As the midnight deadline looms for companies on reporting obligations on gender pay gap, experts share there comments.
Jane Crosby of the law firm Hart Brown Comments:
“Employers with 250 employees or more have already begun to publish their gender pay gap information on the government’s gender pay gap data website and have until Wednesday midnight deadline to submit the information.
Employers must also publish their gender pay gap information on their own website and must retain the information online for three years. The online portal displays the mandatory information required by the Equality Act 2010 (Gender Pay Gap Information) Regulations.
The Regulations do not contain any specific sanction for non-compliance but the Equality and Human Rights Commission may be able to use its existing powers under the Equality Act
This is a positive step to addressing the issue and on the BBC;“Prime Minister Theresa May has pledged to tackle the “burning injustice” of the UK’s gender pay gap – the difference between the average earnings of men and women.””
Petra Wilton, director of strategy for the Chartered Management Institute, said:
“The clock is quickly ticking down for large employers to report their gender pay gap data. With more than 2,000 companies still to report, all eyes will be on those that fail to make the midnight deadline. Reporting is the first step in tackling the gender pay gap, a priority business issue that is holding us all back. Gender-balanced companies outperform their peers, and equal representation in the workforce would add billions to the UK economy.
“The data so far tell the familiar story of the so-called ‘glass pyramid’ – women outnumbering men in the lower-paid quartiles, with far fewer at the top in higher-paid management and leadership roles. Our research shows that male managers are 40% more likely to be promoted than their female counterparts. Just one in four managers say that their fellow managers and senior leaders champion actively champion gender diversity initiatives.
“While we’re starting to see change, progress is stuttering. Employers have great intentions but as the pay gap data show, there’s still a yawning gap between the corporate rhetoric and the reality of work for too many women. Leaders and their managers need to fix the ‘broken windows’ – the range of everyday biased attitudes, actions and practices that make possible the bigger systemic problems, like the gender pay gap, that women face. Only then will organisations build inclusive cultures where both women and men can thrive.”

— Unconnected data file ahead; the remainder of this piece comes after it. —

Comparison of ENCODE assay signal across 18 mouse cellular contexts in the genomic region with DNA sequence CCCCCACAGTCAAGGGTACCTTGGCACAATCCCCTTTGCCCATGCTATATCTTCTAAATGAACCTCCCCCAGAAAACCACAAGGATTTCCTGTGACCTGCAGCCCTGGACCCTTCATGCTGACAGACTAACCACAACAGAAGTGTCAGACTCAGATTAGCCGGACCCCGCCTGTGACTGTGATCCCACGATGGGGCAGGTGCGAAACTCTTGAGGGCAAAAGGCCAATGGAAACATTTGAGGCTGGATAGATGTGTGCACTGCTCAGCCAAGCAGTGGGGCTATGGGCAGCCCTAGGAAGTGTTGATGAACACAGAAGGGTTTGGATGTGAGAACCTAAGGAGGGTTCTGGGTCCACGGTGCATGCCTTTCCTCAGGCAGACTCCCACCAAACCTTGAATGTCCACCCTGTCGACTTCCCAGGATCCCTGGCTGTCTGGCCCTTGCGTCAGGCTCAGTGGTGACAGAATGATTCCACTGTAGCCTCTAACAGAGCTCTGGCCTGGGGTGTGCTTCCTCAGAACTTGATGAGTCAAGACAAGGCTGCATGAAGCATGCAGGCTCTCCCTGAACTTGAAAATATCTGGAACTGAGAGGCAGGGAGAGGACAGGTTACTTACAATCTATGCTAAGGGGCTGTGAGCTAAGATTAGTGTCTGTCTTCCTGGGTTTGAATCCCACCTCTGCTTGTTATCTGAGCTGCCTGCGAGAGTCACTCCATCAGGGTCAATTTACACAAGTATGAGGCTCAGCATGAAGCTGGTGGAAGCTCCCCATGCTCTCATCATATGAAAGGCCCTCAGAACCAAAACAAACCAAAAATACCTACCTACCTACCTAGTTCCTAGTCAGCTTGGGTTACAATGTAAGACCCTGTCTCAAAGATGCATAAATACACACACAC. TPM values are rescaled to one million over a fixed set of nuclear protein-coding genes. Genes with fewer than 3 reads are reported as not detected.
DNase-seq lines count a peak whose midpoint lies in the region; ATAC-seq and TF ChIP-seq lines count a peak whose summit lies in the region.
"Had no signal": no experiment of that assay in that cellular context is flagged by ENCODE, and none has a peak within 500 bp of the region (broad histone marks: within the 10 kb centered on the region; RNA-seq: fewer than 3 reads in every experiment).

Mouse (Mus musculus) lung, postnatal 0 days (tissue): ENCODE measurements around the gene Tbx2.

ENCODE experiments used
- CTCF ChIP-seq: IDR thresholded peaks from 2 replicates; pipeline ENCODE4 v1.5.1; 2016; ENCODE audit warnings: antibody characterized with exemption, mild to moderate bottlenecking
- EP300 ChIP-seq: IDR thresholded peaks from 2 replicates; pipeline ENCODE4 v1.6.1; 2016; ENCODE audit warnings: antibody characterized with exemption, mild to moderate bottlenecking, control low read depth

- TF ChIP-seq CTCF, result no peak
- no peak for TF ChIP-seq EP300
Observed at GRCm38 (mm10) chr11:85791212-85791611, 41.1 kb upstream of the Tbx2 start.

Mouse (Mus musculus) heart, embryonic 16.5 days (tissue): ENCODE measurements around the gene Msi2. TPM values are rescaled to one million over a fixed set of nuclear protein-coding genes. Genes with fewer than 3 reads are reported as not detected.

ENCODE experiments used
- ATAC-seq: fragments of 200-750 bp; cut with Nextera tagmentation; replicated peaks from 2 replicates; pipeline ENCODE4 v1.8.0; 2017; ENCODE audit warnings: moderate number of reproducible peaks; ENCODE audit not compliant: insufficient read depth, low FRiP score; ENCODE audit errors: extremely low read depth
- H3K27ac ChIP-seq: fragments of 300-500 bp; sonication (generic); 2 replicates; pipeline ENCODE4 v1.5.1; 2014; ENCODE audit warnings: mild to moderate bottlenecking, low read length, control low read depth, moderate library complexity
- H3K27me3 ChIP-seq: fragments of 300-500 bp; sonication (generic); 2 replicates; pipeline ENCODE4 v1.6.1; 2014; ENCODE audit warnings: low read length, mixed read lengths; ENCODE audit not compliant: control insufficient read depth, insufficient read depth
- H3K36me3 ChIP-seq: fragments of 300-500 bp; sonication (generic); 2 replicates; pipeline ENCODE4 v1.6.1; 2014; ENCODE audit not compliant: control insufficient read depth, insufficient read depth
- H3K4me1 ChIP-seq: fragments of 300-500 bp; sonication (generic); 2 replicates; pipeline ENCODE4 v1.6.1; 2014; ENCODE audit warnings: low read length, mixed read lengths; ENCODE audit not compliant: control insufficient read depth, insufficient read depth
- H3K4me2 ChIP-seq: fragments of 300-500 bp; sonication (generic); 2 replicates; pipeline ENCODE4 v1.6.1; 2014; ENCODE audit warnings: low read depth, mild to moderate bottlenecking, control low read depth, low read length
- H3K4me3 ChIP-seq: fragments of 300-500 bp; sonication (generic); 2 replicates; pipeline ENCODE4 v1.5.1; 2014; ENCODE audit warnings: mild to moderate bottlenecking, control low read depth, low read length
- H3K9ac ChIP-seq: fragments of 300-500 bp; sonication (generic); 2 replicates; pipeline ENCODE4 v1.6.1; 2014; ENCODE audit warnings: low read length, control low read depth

Steve Wainwright, Managing Director, EMEA of Skillsoft:
“The causes of the gender pay gap are complex. It’s not simply about being a man or a woman. The root cause of the disparity is often simply that there are a greater proportion of men than women in senior roles. This is a key challenge that many organisations need to address. However, tapping into this talent requires changes across the board. This includes adapting behaviour, process and the culture within an organisation. Companies have had some success by fostering greater senior leader accountability, by becoming less biased in decision-making processes and by changing their cultures to be more inclusive. In reality, however, there is often a lot of talk and little action. Ultimately, the fact that a gender pay gap still exists in 2018 is disappointing. Progress is being made – but there’s still work to be done.”